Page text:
Artist and poet Sal Taylor Kydd announces the release of Yesterday, a limited edition artist book produced in conjunction with Datz Press, that explores the feelings of isolation and dislocation brought on by the pandemic (more…)
Michel Majerus studied painting from 1986 to 1992 at the Staatliche Akademie der Bildenden Künste Stuttgart (State Academy of Fine Arts Stuttgart) under such teachers as K.R.H. Sonderburg and Joseph Kosuth. His initially astonishing choice of professors – a painter whose work is expressive and gestural, and a Conceptual Art start – shows the freedom with which Majerus addresses an extremely wide range of artistic expressive means.
On one hand, Majerus’s approach to painting is influenced by images outside of the fine arts: comics, advertising, pornography, and music videos; on the other, he is influenced by recognized artists such as Frank Stella, Gerhard Richter, Georg Baselitz, and others. His paintings feature figures from computer games, like Super Mario, as well as expressive brushwork that recalls Willem de Kooning’spainting. Majerus considers the popular iconography of the 1990s, with its logos, symbols, and codes as a signal, in the same way that he sees and makes free use of the stylistic means of art as a signal. He does not shy away from referring to stars of the New York art scenes of the 1960s, 1970s, and 1980s, such as Andy Warhol, Jean-Michel Basquiat, Willem de Kooning, and Frank Stella.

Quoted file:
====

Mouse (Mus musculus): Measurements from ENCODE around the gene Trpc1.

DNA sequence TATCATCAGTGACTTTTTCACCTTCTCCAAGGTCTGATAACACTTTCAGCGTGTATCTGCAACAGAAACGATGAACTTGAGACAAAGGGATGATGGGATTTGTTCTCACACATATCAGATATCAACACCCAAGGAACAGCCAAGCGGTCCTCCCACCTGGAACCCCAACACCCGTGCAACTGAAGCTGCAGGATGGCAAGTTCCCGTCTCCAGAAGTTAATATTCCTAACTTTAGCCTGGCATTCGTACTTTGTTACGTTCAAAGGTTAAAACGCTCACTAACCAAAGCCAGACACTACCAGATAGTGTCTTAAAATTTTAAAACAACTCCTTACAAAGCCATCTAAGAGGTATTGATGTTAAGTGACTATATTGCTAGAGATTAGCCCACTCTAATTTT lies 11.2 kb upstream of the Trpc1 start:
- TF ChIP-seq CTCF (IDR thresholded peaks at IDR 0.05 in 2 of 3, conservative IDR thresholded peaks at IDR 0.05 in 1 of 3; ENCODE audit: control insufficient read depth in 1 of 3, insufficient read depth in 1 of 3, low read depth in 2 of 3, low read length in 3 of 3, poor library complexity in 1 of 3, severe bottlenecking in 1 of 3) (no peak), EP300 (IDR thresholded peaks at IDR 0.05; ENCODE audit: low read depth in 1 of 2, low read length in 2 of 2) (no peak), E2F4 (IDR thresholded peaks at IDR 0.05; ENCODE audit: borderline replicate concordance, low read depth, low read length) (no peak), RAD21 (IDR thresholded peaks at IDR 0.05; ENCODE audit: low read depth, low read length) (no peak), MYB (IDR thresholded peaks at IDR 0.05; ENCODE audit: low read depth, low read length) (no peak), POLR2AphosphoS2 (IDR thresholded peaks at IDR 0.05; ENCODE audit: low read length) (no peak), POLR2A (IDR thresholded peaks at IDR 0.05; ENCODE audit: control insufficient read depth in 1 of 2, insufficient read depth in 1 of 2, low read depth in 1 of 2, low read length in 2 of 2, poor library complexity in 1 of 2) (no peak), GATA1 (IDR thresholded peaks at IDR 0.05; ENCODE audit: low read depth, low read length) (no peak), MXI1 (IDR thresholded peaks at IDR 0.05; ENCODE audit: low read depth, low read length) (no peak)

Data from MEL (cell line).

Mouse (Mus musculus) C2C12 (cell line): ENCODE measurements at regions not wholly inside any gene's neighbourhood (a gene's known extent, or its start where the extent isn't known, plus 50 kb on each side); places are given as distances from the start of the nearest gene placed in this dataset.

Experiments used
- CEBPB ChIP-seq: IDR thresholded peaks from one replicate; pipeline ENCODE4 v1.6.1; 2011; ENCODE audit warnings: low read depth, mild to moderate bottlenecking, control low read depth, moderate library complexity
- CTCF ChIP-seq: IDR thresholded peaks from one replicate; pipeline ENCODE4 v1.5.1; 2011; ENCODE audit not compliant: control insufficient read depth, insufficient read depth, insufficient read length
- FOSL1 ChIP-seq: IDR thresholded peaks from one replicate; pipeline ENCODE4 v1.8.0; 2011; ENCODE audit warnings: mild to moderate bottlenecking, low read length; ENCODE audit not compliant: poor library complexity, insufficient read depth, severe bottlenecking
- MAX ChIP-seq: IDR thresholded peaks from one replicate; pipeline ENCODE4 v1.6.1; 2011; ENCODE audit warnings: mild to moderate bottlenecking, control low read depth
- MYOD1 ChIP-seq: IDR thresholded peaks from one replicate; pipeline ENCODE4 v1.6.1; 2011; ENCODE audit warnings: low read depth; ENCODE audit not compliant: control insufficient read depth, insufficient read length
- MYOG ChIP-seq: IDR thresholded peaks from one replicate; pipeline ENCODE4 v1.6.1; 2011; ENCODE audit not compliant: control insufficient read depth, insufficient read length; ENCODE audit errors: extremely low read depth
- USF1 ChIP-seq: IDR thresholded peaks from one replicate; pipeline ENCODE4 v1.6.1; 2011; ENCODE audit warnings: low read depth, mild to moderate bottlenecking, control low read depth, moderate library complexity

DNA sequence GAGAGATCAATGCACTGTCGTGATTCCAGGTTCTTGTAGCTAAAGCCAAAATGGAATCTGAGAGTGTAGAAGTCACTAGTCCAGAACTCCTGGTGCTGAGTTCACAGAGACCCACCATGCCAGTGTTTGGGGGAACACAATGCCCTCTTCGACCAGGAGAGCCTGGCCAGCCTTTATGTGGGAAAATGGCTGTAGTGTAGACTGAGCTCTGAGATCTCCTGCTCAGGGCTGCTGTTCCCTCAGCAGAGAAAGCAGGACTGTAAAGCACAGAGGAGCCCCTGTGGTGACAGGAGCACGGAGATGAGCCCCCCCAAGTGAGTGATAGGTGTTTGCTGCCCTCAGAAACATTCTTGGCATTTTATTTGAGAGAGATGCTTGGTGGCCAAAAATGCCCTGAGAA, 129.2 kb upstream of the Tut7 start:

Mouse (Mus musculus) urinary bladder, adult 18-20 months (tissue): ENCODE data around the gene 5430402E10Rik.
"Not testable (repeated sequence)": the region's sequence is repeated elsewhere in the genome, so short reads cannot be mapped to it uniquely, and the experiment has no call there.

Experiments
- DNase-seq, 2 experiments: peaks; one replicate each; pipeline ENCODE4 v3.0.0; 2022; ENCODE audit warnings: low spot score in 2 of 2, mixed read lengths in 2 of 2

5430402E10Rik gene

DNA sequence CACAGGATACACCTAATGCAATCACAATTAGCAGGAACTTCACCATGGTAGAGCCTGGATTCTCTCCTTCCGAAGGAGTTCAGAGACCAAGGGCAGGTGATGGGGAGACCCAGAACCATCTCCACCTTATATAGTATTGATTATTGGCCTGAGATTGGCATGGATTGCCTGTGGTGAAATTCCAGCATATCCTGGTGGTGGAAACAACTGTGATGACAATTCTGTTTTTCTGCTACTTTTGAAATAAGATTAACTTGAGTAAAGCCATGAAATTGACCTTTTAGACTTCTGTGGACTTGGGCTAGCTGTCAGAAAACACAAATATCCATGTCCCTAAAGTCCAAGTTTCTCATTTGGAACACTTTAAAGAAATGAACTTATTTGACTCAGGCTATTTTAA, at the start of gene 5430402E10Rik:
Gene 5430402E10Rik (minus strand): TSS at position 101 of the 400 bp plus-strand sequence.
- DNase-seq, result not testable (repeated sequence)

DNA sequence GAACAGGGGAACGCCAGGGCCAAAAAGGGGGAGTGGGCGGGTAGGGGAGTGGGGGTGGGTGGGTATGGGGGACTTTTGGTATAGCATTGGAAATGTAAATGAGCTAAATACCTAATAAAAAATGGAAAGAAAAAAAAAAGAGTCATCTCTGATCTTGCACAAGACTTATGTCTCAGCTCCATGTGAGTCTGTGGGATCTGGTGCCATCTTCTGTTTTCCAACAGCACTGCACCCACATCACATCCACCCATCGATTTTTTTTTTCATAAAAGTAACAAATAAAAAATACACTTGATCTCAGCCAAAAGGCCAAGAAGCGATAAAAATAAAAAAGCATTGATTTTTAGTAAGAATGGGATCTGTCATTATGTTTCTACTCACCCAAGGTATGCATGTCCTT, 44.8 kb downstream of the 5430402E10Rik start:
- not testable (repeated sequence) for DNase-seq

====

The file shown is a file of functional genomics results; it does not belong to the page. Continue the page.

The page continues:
Michel Majerus’s international breakthrough came in 1998, with his contribution to Manifesta, 2nd Edition in Luxembourg. In 1999 Harald Szeemann invited Majerus to design the outer façade of the Italian pavilion at the Venice Biennale. He created a text/image collage titled Sun in 10 Different Directions. Majerus died in an airplane crash on November 6, 2002.